Emory University’s student-led law review is facing a revolt by contributors for demanding that one drop “insensitive language” from a “hurtful and unnecessarily divisive” critique of the concept of systemic racism.

Two contributors confirmed to Just the News they withdrew their essays from a forthcoming “festschrift” issue honoring the work of Emory’s Michael Perry, in protest of Emory Law Journal’s attempt to censor an essay by the University of San Diego’s Larry Alexander.

Alexander told Just the News that he, USD’s Steve Smith and Northwestern’s Andrew Koppelman are now publishing their essays in the Journal of Contemporary Legal Issues, which he edits.

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Georgia’s Raffensperger: ‘Nationwide There Should Be a Law That Bans Ballot Harvesting’

Sign that says "protect election integrity"

Georgia Secretary of State Brad Raffensperger says he supports a national law that bans ballot harvesting, the third-party gathering and delivering of absentee ballots for voters.

“One thing that I do think we need is to make sure that nationwide there should be a law that bans ballot harvesting,” the Republican politician said Sunday on CBS’s “Face the Nation.” “I don’t think that ballot harvesting is good. The only person that should touch your ballot is you and the election official. So I think that’s one solid election reform measure.”

Ballot harvesting is legal in some states but not in Georgia.

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Republican Shakes Up Race for California Fiscal Watchdog

Lanhee Chen

Lanhee Chen, an educator and GOP policy adviser to presidential candidates, could have reconsidered his plans to run for state controller in California after the recall election against Gov. Gavin Newsom flopped so badly in September.

Despite false poll-driven drama over the summer, Newsom easily sailed to victory in a state where Democrats outnumber Republicans nearly two to one and Republican registrations have continued to dwindle in recent years.

Chen, 43, certainly doesn’t need the unglamorous and usually thankless job. In recent years, the statewide-elected controller post, California’s top bean-counter and auditor, has mainly operated outside the media spotlight even though the office holder is considered the state’s chief financial officer. That could change if the next controller is willing to shake up business as usual in Sacramento— exactly what Chen is pledging to do.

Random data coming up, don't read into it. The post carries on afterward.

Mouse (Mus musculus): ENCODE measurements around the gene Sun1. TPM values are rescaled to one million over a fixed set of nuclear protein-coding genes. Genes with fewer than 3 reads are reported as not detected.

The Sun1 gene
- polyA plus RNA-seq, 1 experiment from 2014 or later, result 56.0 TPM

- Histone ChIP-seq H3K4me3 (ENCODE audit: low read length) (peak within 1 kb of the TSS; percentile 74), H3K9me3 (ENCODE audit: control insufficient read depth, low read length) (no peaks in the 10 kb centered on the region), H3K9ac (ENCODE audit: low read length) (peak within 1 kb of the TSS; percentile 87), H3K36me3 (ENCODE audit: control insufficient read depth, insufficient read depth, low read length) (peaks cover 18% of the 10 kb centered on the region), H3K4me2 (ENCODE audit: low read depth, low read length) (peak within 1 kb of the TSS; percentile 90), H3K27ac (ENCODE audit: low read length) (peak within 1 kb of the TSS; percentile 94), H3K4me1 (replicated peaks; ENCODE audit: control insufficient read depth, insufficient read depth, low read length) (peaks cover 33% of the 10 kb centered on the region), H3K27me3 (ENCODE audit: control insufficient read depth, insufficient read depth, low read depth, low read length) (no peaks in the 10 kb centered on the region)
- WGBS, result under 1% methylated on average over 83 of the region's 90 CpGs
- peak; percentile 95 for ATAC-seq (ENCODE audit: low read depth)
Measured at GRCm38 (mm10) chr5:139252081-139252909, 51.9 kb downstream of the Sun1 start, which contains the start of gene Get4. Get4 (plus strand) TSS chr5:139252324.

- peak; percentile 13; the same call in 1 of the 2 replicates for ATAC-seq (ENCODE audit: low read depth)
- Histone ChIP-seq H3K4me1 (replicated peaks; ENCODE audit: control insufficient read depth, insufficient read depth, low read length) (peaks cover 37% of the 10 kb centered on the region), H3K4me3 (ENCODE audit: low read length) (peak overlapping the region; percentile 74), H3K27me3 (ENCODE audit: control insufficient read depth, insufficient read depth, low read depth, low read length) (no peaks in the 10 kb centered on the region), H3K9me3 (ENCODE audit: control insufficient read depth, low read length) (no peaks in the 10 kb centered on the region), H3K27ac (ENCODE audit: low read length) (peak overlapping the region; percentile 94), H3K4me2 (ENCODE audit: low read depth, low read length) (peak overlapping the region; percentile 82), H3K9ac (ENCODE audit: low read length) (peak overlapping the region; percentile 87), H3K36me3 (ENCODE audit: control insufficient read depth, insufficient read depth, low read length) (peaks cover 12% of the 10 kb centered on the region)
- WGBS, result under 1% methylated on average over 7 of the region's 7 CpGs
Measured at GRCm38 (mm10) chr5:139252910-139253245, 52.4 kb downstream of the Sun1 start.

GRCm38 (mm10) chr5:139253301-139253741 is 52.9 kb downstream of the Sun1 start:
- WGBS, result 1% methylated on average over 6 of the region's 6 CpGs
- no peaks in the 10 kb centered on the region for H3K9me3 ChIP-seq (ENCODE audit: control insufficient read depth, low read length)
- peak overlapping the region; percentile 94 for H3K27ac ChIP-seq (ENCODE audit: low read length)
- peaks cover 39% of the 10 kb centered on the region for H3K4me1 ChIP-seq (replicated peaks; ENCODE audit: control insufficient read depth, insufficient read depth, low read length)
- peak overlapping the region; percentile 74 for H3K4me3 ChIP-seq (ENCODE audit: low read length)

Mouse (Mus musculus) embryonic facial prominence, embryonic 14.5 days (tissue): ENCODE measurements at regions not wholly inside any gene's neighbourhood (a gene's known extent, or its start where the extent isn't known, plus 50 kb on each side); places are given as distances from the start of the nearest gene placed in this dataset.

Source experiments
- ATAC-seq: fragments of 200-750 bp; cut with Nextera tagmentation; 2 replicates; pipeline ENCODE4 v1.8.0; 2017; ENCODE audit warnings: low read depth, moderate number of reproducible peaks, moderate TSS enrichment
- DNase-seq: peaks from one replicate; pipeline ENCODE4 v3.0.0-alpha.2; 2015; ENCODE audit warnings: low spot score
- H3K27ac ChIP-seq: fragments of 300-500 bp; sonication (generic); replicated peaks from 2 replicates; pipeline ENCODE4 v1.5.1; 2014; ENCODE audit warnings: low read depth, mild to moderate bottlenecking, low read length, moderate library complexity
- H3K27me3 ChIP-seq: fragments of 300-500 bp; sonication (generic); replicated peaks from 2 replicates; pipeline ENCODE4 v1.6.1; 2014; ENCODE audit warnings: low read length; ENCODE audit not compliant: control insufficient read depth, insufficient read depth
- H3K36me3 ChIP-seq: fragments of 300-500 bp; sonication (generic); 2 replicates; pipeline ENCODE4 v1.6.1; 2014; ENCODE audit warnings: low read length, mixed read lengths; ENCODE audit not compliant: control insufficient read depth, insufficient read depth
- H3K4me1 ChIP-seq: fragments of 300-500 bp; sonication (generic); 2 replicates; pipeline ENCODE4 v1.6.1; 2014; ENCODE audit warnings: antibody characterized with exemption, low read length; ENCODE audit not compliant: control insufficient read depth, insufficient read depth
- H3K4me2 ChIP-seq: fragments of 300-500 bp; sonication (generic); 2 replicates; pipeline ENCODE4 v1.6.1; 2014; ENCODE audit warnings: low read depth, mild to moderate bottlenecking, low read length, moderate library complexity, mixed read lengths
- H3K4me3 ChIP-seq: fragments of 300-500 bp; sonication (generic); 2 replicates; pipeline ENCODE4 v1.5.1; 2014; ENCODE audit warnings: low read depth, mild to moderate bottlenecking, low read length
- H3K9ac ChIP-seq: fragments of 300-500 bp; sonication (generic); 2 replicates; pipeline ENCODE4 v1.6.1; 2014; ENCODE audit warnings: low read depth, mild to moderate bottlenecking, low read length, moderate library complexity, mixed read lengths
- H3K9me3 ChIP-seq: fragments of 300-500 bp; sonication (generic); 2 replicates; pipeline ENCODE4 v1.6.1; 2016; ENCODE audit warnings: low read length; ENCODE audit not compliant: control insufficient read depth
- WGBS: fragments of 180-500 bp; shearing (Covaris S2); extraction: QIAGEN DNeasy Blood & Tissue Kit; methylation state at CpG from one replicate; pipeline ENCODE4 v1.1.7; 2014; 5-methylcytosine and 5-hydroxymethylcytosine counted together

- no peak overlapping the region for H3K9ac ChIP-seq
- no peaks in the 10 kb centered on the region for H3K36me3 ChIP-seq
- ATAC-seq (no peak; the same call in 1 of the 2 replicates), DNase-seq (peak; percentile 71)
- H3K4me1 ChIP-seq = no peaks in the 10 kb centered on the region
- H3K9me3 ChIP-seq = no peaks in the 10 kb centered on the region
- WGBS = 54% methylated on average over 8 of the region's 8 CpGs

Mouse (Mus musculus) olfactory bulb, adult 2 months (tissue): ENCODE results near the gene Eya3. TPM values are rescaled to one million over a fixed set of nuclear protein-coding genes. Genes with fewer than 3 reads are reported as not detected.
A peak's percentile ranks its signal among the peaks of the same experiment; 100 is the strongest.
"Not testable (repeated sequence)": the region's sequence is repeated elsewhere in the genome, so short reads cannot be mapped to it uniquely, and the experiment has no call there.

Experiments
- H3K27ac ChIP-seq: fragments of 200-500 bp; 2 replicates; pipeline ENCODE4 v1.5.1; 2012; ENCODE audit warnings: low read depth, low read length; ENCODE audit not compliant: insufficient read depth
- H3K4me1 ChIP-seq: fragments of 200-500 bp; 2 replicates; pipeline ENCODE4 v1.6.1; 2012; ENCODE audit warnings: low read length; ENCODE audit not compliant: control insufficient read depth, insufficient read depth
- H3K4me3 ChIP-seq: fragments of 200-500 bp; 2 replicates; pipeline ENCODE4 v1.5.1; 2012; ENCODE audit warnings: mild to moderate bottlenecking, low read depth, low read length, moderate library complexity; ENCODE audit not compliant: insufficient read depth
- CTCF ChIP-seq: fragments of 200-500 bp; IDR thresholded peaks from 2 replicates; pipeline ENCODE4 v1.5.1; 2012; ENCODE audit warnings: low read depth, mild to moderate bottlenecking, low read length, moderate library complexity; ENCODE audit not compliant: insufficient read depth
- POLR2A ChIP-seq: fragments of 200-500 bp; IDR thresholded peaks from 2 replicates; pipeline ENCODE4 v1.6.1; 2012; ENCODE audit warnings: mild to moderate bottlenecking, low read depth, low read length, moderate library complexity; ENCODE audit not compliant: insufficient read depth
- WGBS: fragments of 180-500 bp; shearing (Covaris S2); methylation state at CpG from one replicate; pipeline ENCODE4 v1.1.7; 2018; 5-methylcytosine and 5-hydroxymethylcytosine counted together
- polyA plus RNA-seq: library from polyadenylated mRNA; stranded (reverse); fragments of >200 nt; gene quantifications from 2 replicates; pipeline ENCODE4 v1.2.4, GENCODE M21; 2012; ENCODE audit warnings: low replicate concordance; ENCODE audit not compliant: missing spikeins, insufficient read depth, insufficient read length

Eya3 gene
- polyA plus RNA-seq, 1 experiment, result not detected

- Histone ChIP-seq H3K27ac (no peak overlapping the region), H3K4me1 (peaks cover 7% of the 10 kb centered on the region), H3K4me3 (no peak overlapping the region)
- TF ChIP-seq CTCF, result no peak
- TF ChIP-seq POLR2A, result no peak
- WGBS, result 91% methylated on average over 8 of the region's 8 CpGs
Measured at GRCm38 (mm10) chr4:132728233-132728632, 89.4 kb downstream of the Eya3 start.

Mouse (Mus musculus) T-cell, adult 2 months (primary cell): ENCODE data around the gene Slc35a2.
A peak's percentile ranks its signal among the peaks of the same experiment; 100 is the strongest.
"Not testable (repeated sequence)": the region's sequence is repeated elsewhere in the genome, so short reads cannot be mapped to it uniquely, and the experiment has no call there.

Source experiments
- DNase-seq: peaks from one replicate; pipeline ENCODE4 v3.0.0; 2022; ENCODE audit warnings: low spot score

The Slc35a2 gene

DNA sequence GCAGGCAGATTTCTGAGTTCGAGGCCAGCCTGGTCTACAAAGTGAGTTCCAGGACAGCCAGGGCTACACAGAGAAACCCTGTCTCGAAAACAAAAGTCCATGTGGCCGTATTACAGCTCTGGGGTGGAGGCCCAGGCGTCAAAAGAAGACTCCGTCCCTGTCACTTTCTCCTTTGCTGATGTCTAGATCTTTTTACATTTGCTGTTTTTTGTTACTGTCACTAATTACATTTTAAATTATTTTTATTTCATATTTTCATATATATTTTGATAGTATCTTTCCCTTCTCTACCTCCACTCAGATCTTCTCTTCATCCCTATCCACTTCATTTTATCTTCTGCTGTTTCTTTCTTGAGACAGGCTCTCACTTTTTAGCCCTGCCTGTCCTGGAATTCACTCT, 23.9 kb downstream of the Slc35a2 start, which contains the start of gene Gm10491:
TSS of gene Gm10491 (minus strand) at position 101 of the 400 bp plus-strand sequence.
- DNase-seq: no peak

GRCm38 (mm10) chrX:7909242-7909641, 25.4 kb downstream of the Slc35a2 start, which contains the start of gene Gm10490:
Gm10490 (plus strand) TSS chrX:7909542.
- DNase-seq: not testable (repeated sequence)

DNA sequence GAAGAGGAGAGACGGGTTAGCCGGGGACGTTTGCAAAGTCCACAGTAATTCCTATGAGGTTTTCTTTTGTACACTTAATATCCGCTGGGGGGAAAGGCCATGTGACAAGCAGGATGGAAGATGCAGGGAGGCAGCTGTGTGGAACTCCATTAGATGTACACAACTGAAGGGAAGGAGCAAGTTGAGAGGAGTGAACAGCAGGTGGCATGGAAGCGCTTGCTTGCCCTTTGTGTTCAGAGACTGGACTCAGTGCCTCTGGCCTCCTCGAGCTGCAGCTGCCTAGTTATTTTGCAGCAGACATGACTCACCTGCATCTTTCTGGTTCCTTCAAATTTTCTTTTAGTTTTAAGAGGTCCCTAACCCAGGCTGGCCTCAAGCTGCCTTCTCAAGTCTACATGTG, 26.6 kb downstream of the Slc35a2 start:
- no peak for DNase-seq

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New Bill Could Prohibit Critical Race Theory in State-Funded Schools, Universities

Indiana may effectively ban Critical Race Theory (CRT) tenets from being taught in public schools and universities.

Senate Bill 167, which is sponsored by seven Republican lawmakers, states that no “state educational institution” can “engage in training, orientation, or therapy” that includes stereotypes on the basis of “sex, race, ethnicity, religion, color, national origin, [and] political affiliation.”

The state senate bill was read Jan. 4. A House version, House Bill 1040, has been introduced but makes further provisions that prohibit the teaching that “socialism, Marxism, totalitarianism, or similar political systems are compatible with the principles of freedom upon which the United States was founded.”

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CDC Says ‘Majority’ of COVID Deaths Among People Who Were ‘Unhealthy to Begin With’

Doctors talking with masks on

For the first time since the COVID-19 pandemic, the U.S. Centers for Disease Control and Prevention (CDC) is acknowledging that comorbidities are behind a vast majority of deaths from the virus.

“The overwhelming number of deaths – over 75 percent – occurred in people who had at least four comorbidities, so really these are people who were unhealthy to begin with,” Dr. Rochelle Walensky, the CDC’s director, said on “Good Morning America.”